The Diocese of Périgueux had a remarkable relic: Pierre Raoul or Gérard, a parish priest in Périgord, brought back after the first crusade the Holy Shroud of Christ, entrusted to him by a dying ecclesiastic of Le Puy, who himself obtained this relic from the legate Adhémar de Monteil. The Cistercians ( a religious order founded in 1098 at Citeaux in Burgundy) had a church built in honor of this relic.

( The Cistercians were under the rule of St. Bernard and St. Stephen Harding. St. Bernard was a supporter of the Templars.)


Shroud of Turin

Shroud of Turin



The Middle Aged Wars and the Knights Templar

In The 11th century the re-population of Périgord started . It was divided in two until the end of the Middle Ages: partly due to the Hundred Years War between the French and the English, and the religious Wars between Catholics and Protestants. This is why there are so many fortified churches, and castles. Many of them still in excellent condition .

Périgord formed part of the dowry that Eleanor of Aquitaine brought with her on her marriage in 1137 to Louis VII, the future King of France. Aquitaine became French, but fifteen years later when the marriage was dissolved, Eleanor got back her dowry and Two months later she married Henry Plantagenet, Count of Anjou and Lord of Maine, Touraine and Normandy, who shortly after inherited the throne of England which he ruled as Henry II. Aquitaine would stay in the hands of the English until the end of the Hundred Years War in 1453.


One of the many castles in France


One of the most interesting pieces of Périgord history is the connection to the Knights Templar. During their 200 year 'rule' the Knights were first to: established the first world banking system (some believe they Founded Switzerland) and put a military face to monasticism. They were without a doubt the single most influential and powerful of the religious military orders that were formed because of the crusades.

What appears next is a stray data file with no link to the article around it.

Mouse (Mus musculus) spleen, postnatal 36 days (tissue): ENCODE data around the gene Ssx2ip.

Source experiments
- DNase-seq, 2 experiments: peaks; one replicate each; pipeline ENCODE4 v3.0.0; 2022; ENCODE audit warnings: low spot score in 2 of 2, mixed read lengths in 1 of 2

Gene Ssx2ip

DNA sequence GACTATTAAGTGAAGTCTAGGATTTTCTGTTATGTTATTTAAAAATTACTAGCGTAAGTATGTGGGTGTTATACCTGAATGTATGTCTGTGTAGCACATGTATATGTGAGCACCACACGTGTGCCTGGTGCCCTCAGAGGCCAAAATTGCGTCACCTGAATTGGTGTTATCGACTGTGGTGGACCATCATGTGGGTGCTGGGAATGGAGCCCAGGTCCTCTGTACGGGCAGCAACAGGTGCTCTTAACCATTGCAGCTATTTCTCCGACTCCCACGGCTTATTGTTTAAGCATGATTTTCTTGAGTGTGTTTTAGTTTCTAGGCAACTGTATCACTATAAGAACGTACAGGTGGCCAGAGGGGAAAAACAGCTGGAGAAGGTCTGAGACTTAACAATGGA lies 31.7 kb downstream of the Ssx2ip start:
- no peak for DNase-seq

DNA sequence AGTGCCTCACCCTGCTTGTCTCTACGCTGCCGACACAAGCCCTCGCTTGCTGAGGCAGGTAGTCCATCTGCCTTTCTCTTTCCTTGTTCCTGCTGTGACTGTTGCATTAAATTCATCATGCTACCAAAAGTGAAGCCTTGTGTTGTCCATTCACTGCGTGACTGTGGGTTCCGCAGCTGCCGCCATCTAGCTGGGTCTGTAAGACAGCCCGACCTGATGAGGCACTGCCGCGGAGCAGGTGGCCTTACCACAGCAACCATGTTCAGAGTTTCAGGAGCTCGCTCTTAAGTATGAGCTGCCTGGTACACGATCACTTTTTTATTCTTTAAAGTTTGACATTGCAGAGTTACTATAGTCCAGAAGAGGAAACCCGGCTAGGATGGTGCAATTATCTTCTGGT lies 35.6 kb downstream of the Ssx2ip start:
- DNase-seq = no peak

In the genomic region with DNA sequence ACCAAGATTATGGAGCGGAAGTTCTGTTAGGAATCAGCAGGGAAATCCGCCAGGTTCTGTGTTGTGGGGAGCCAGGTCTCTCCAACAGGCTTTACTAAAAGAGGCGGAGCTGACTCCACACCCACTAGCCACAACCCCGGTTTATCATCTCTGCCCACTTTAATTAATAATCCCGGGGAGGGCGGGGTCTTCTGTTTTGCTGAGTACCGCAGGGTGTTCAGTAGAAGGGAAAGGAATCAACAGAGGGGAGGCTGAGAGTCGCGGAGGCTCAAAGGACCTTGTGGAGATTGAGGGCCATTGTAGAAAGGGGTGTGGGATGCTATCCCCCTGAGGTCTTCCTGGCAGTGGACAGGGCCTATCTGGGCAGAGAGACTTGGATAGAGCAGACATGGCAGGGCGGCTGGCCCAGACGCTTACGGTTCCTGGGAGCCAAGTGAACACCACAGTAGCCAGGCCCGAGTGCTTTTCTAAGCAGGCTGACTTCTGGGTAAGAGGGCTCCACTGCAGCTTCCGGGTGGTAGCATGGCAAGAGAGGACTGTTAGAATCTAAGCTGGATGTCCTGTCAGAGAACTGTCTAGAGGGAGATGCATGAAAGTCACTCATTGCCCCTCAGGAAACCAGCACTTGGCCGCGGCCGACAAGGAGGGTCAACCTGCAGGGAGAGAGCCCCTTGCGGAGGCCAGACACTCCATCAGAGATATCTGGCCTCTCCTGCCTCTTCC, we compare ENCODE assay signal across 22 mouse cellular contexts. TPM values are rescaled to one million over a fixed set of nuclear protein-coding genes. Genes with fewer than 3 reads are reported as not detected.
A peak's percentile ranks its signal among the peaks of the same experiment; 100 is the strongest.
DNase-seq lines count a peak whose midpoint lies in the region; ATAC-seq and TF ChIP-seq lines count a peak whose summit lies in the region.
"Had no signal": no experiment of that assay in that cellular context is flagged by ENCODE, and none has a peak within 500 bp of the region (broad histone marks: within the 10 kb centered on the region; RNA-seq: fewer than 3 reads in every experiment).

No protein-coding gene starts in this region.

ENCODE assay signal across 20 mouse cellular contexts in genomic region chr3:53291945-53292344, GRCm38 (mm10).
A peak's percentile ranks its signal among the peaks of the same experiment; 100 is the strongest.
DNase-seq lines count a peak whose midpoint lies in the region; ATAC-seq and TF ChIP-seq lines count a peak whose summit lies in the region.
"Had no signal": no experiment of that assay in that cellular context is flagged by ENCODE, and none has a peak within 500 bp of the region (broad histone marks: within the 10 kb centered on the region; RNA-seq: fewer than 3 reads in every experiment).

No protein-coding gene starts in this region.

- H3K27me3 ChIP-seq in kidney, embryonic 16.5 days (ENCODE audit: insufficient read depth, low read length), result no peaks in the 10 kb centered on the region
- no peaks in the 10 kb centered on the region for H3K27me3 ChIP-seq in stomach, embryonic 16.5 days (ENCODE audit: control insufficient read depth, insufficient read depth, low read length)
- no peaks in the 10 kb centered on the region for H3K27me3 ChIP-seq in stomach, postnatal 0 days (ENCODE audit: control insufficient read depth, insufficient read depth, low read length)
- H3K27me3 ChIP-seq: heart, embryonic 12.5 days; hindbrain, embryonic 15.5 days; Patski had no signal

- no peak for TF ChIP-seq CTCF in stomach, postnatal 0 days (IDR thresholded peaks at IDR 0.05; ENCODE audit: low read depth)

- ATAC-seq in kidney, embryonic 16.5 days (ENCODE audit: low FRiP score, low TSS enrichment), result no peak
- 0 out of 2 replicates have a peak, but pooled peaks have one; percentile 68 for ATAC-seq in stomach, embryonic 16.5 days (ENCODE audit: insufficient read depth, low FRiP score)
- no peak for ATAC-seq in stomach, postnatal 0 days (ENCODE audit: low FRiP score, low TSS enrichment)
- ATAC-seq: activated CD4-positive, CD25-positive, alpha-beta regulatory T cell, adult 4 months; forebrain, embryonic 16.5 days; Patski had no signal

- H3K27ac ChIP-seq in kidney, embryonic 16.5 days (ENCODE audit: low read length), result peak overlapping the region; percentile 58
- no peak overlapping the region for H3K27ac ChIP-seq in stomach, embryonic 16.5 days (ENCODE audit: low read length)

Armond de Périgord was a Grand Master with the Knights Templar in 1244, was fighting in Jerusalem against the Saracens.

Also believed is the connection with the Knights Templar and the hidden treasure on Oak Island. There is an old French settlement discovered in Nova Scotia possibly dating 12th century AD. It is beside a river, that forks, and at the end of each is an 'oak island'. The only two supposedly in the province. Since oak acorns don't float, some believe the islands are markers. There is an elaborate water trap ( and a very deep one too! ) on the more famous of the two islands. It is believed to be, by few, not a clever hiding place for treasure but a decoy. Possibly because The Knights Templar are also believed to have been in possession of religious artifacts such as the Ark of the Covenant, the Shroud of Turin or even The Holy Grail.

In the book "The Holy Grail across the Atlantic" discusses such a possibly. There are also Many books written on these incredible warriors.

Supposedly, in around 1296 Phillip IV Le Bel (the Fair) was broke and he knew of the Templars riches and wanted to get his hands on their wealth. He and the Pope Bertrand de Gotte (Clement V) had attemped to unite the Templars and Hospitallers, then conspired to make up rumors about the Templars and they were accused of spitting upon the Cross, of denying Christ, of permitting sodomy, of worshipping an idol, all in secrecy.

On Friday October 13th 1307, Phillip IV the Fair, (more like really unfair!) had the Templars rounded up for some made up crimes, tortured and killed them. In most of the other countries -- Portugal, Spain, Germany, Cyprus - the Templars were found innocent; in Italy, except for a few districts, the decision was the same. It didn't matter to Phillip.

This is why it is believed Friday the 13th is unlucky. It was for the Templars!

1314, Philip has Jacques de Molay (the last Grand Master) burned at the stake. Philip and Clement both die within one year of DeMolays Death. (I hope it was real slow too!)

Under English rule in the Middle ages Périgord (the French name for the Dordogne since Medieval times), was the cradle of the Hundred Years' War and legacies of this era are everywhere. Vast fortified churches, over 1000 castles & chateaux and the 'Bastides', the fortified towns built on the French and English front lines. The best of these being Domme and Monpazie. The Périgord regions was constantly being resized and conquered.

France fought England in the Hundred Years' War (1337-1453), which featured 17-year-old Jeanne d'Arc. Religious and political persecution, culminating in the Wars of Religion (1562-98), continued to threaten France's stability during the 16th century.

Also during latter half of the 16th century, as a result of the Religious Wars, there was a higher degree of violence in Périgord then in most regions.


pic of a knight

A Knight Templar




cover of book